It’s very important not to overcook turkey, which so often leads to disappointment when it come out dry. Always and keep an eye on your bird by testing an hour or so before the end of your calculated timings. Test the turkey by poking a clean knife or skewer into the fattest part of the bird or inside of the thigh – when the juices run clear, it’s done, or use a meat thermometer. Which leads us to…

How to cook the perfect slow-grown turkey

For a perfectly cooked turkey, use thermometers (yes, that’s more than one)

To ease any doubts on whether your turkey is cooked, use both a meat thermometer and an oven thermometer. Use your meat one to check the temperature at the inner thigh, outer thigh and breast. Use your oven one to keep tabs on the actual temperature of your oven.

Commercially raised supermarket turkeys should be cooked to an internal temperature of at least 72ºC. Slow-grown, free-range turkeys raised on small-scale farms and from a trusted high-welfare source can be cooked to 65ºC as they should be a safer product to eat.

Step 5

Give it a rest

When your turkey is cooked, leave it to rest. Whatever you do, don’t skip this step. Take it out of the oven, place onto a serving platter and cover in lots of foil. Turkeys that weigh 4 to 6 kilograms should be left to rest for around 1½ hours and ones from 6 to 10 kilograms can rest for up to two hours. Don’t worry, it won’t go cold. Your bird will carry a lot of residual heat even outside of the oven. Reserve the juices from the bottom of the tray to make an awesome nutrient-rich gravy.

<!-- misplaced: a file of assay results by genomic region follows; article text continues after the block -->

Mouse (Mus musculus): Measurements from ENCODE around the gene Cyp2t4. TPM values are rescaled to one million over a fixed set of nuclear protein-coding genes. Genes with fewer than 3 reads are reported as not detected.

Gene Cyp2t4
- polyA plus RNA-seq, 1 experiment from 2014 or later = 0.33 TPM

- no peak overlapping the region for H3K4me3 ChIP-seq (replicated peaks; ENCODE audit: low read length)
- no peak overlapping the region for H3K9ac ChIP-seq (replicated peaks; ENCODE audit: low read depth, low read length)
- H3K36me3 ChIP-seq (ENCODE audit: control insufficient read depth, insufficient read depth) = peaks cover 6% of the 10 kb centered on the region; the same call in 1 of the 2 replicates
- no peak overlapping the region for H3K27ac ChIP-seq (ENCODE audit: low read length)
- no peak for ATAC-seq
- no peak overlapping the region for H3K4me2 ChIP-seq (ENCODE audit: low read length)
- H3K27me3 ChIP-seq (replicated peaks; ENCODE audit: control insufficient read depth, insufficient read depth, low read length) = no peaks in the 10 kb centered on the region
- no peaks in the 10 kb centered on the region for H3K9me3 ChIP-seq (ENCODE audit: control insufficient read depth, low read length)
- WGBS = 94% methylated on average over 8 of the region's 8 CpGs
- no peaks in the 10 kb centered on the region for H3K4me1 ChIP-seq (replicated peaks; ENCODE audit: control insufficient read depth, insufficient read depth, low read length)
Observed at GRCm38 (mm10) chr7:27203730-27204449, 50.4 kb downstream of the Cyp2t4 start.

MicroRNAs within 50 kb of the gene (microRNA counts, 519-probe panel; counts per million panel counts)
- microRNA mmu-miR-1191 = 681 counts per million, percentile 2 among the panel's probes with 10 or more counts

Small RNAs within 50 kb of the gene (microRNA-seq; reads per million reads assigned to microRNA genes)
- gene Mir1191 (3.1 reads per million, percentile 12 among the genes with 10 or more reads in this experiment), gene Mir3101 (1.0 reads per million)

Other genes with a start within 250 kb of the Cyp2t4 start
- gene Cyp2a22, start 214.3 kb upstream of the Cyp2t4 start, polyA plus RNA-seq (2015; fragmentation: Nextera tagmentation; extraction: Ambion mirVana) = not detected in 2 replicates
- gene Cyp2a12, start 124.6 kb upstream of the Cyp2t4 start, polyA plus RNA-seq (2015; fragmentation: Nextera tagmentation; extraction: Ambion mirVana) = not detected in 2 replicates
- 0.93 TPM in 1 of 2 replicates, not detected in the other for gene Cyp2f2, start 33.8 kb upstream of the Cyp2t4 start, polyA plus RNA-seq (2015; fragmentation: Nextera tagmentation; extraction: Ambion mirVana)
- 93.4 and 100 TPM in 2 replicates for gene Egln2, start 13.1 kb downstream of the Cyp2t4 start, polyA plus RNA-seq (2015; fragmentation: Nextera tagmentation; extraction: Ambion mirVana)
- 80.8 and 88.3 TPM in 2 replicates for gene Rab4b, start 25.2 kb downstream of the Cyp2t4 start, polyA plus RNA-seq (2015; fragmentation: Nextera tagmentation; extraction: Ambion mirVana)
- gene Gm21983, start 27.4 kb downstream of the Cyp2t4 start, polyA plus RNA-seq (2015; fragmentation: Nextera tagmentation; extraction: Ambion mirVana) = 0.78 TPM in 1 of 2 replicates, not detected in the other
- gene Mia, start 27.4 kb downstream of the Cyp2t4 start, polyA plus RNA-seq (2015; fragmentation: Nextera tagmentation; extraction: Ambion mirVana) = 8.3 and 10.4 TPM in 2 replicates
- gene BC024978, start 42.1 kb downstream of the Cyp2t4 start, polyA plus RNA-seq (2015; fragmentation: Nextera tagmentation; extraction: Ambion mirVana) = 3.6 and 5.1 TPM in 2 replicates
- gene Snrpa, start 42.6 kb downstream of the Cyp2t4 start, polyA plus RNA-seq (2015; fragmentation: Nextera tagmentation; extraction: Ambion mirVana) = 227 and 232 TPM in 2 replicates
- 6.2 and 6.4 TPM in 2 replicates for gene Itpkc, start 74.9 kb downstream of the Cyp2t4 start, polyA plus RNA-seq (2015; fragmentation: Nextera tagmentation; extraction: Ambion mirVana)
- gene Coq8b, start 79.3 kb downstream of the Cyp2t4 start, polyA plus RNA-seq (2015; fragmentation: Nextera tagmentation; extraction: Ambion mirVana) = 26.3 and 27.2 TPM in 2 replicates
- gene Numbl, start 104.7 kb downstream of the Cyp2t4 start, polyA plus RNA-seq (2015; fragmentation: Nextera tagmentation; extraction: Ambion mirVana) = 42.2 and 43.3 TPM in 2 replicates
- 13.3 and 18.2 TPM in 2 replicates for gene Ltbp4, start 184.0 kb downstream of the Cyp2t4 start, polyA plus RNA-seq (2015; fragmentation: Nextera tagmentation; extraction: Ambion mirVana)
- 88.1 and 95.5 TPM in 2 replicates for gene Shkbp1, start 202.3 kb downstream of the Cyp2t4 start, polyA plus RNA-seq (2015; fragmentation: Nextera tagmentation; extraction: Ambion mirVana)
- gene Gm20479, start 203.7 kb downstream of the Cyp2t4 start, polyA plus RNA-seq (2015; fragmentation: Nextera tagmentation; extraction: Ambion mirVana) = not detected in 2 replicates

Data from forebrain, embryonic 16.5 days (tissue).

Why do cooked turkeys need resting?

This resting period is essential to helps the meat to relax and take on more of its juices. A dry bird can happen as a result of a deadly combination of overcooking and not enough rest time, throwing all your good work (and that of the farmers’) out of the window. Have faith in your timings, your tastebuds will thank you for it!

Our free-range and organic traditional Bronze turkeys are lovingly slow-grown by Nick & Jacob at Fosse Meadows Farm in Leicestershire, Peter and Henri Greig at Pipers Farm in Devon and The Malseed family at Frenchbeer Farm in Dartmoor National Park. They are never plastic wrapped and come in handy cardboard box.

High-welfare farm-fresh turkeys have a superior flavour and slightly denser texture. Our farmers’ truly free-ranging turkeys are grown for at least twice as long as the average supermarket turkey. Wave good bye to dry, flavourless mass-produced commercial birds.